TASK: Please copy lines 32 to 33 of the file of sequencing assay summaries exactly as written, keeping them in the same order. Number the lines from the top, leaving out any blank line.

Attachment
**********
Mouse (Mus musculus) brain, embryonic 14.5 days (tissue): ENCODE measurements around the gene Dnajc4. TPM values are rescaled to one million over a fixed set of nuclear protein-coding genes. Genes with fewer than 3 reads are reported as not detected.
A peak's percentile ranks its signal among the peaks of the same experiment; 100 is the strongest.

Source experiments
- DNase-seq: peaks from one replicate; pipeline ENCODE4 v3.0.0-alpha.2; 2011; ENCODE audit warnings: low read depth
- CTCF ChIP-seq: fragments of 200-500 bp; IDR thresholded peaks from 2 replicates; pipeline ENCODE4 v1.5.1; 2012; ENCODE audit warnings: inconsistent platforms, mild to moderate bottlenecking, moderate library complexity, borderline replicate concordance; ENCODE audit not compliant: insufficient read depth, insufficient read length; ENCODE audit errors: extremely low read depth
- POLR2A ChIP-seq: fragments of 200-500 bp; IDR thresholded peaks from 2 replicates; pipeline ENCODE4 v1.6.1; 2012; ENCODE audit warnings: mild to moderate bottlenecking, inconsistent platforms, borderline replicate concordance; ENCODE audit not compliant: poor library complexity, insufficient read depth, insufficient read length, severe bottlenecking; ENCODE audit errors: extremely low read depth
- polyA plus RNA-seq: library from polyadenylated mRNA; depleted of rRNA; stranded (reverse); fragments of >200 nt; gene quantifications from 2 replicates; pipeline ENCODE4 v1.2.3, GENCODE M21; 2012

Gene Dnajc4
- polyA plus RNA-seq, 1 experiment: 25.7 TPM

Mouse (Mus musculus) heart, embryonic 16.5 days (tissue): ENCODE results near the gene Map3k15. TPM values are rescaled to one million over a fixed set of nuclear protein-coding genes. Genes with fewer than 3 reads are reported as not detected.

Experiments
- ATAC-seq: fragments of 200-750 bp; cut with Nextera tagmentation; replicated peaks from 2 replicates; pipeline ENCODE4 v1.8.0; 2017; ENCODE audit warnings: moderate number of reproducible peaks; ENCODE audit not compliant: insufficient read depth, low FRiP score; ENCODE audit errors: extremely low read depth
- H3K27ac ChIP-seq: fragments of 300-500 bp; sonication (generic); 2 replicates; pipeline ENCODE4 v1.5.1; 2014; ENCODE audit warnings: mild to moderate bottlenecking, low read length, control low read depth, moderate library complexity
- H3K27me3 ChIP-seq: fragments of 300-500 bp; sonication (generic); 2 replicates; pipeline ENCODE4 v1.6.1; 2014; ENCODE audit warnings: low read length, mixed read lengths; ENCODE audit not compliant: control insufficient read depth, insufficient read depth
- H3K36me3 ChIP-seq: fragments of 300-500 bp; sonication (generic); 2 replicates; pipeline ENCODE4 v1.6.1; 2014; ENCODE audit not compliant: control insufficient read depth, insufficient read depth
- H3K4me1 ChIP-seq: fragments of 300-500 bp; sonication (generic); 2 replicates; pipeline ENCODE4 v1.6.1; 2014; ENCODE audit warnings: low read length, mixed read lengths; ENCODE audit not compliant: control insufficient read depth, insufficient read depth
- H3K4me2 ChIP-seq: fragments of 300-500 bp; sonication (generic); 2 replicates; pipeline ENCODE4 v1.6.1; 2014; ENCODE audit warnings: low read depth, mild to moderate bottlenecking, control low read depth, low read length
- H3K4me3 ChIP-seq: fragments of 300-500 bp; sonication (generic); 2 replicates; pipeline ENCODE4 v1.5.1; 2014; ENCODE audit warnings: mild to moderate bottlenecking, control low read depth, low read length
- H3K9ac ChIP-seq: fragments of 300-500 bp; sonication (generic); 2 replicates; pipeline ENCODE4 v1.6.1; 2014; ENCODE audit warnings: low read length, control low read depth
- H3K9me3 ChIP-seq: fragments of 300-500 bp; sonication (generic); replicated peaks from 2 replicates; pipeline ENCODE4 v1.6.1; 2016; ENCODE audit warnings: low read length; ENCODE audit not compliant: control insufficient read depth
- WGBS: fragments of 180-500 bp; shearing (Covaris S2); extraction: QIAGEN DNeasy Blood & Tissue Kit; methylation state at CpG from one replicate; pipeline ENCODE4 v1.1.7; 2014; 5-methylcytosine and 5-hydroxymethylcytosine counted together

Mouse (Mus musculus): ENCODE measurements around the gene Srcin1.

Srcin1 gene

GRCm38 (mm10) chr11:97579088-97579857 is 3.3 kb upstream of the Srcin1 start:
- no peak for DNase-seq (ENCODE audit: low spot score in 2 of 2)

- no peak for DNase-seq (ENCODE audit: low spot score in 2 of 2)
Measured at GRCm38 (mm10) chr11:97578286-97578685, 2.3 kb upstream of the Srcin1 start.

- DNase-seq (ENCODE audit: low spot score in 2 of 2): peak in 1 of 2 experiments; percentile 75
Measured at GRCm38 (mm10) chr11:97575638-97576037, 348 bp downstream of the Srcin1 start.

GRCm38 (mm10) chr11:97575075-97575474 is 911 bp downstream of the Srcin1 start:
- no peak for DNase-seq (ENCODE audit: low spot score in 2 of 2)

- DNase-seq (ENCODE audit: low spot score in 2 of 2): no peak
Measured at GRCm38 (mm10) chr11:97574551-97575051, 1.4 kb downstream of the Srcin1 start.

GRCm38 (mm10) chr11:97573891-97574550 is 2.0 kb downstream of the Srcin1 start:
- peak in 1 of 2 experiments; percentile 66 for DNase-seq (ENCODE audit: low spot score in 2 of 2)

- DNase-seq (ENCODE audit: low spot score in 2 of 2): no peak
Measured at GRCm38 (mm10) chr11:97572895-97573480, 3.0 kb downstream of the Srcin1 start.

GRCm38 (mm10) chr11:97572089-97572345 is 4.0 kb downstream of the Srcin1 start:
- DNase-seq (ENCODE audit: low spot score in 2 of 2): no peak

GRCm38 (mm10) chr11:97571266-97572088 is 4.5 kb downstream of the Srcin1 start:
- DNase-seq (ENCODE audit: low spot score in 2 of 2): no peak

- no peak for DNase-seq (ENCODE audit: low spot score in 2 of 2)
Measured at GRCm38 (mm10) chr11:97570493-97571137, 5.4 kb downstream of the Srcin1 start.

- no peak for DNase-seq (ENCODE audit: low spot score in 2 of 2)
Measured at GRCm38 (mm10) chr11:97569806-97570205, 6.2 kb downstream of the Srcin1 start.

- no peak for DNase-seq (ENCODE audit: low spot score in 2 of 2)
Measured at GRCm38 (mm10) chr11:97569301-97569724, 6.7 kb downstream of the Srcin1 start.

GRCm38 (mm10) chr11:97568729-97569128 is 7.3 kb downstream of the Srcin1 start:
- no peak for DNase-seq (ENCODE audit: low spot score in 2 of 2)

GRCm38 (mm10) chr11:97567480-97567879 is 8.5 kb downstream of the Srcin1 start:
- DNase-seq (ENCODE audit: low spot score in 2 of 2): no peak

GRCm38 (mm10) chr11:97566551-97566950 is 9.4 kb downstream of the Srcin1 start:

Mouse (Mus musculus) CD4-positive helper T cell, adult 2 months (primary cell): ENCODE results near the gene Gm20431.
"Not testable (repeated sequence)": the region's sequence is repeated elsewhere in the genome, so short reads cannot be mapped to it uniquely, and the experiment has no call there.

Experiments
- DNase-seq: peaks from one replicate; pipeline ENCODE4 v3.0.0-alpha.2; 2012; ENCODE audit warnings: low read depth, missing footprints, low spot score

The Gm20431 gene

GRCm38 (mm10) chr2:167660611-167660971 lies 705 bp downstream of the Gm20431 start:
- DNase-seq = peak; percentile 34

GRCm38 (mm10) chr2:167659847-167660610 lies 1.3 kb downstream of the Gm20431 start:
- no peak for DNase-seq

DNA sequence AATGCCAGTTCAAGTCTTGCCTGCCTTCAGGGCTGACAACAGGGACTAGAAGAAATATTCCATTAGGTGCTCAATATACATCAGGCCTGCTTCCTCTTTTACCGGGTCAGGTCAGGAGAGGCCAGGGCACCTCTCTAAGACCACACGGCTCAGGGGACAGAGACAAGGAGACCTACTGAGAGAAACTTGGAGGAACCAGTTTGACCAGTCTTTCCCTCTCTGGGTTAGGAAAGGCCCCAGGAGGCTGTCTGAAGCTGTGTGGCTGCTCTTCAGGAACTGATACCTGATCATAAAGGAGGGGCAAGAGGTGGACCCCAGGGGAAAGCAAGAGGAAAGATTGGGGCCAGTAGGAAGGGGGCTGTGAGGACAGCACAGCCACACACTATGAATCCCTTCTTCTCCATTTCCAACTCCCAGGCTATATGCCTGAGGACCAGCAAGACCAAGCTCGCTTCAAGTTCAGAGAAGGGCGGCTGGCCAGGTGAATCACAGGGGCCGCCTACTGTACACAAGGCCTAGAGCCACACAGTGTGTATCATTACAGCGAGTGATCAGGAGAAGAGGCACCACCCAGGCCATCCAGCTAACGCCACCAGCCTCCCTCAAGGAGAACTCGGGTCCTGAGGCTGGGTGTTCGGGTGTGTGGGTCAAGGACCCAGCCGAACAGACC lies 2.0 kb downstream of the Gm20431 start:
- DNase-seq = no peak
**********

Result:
- DNase-seq (ENCODE audit: low spot score in 2 of 2): no peak
Measured at GRCm38 (mm10) chr11:97574551-97575051, 1.4 kb downstream of the Srcin1 start.